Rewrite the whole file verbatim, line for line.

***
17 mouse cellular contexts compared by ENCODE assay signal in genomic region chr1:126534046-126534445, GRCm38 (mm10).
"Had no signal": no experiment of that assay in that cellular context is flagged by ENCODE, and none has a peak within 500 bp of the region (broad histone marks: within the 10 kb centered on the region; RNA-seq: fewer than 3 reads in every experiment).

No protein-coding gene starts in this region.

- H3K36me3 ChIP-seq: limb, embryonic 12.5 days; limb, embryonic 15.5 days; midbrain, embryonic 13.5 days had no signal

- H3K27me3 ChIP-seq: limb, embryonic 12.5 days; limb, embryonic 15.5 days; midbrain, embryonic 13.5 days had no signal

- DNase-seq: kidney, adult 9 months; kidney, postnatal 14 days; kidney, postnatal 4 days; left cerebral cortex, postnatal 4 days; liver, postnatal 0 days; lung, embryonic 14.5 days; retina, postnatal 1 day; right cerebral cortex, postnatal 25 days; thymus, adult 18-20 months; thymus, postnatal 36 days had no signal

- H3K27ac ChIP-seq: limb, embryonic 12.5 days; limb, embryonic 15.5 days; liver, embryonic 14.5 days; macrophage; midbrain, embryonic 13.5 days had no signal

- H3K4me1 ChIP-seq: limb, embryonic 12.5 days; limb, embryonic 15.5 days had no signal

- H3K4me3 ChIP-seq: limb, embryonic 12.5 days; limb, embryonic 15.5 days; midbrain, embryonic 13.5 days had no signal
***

17 mouse cellular contexts compared by ENCODE assay signal in genomic region chr1:126534046-126534445, GRCm38 (mm10).
"Had no signal": no experiment of that assay in that cellular context is flagged by ENCODE, and none has a peak within 500 bp of the region (broad histone marks: within the 10 kb centered on the region; RNA-seq: fewer than 3 reads in every experiment).

No protein-coding gene starts in this region.

- H3K36me3 ChIP-seq: limb, embryonic 12.5 days; limb, embryonic 15.5 days; midbrain, embryonic 13.5 days had no signal

- H3K27me3 ChIP-seq: limb, embryonic 12.5 days; limb, embryonic 15.5 days; midbrain, embryonic 13.5 days had no signal

- DNase-seq: kidney, adult 9 months; kidney, postnatal 14 days; kidney, postnatal 4 days; left cerebral cortex, postnatal 4 days; liver, postnatal 0 days; lung, embryonic 14.5 days; retina, postnatal 1 day; right cerebral cortex, postnatal 25 days; thymus, adult 18-20 months; thymus, postnatal 36 days had no signal

- H3K27ac ChIP-seq: limb, embryonic 12.5 days; limb, embryonic 15.5 days; liver, embryonic 14.5 days; macrophage; midbrain, embryonic 13.5 days had no signal

- H3K4me1 ChIP-seq: limb, embryonic 12.5 days; limb, embryonic 15.5 days had no signal

- H3K4me3 ChIP-seq: limb, embryonic 12.5 days; limb, embryonic 15.5 days; midbrain, embryonic 13.5 days had no signal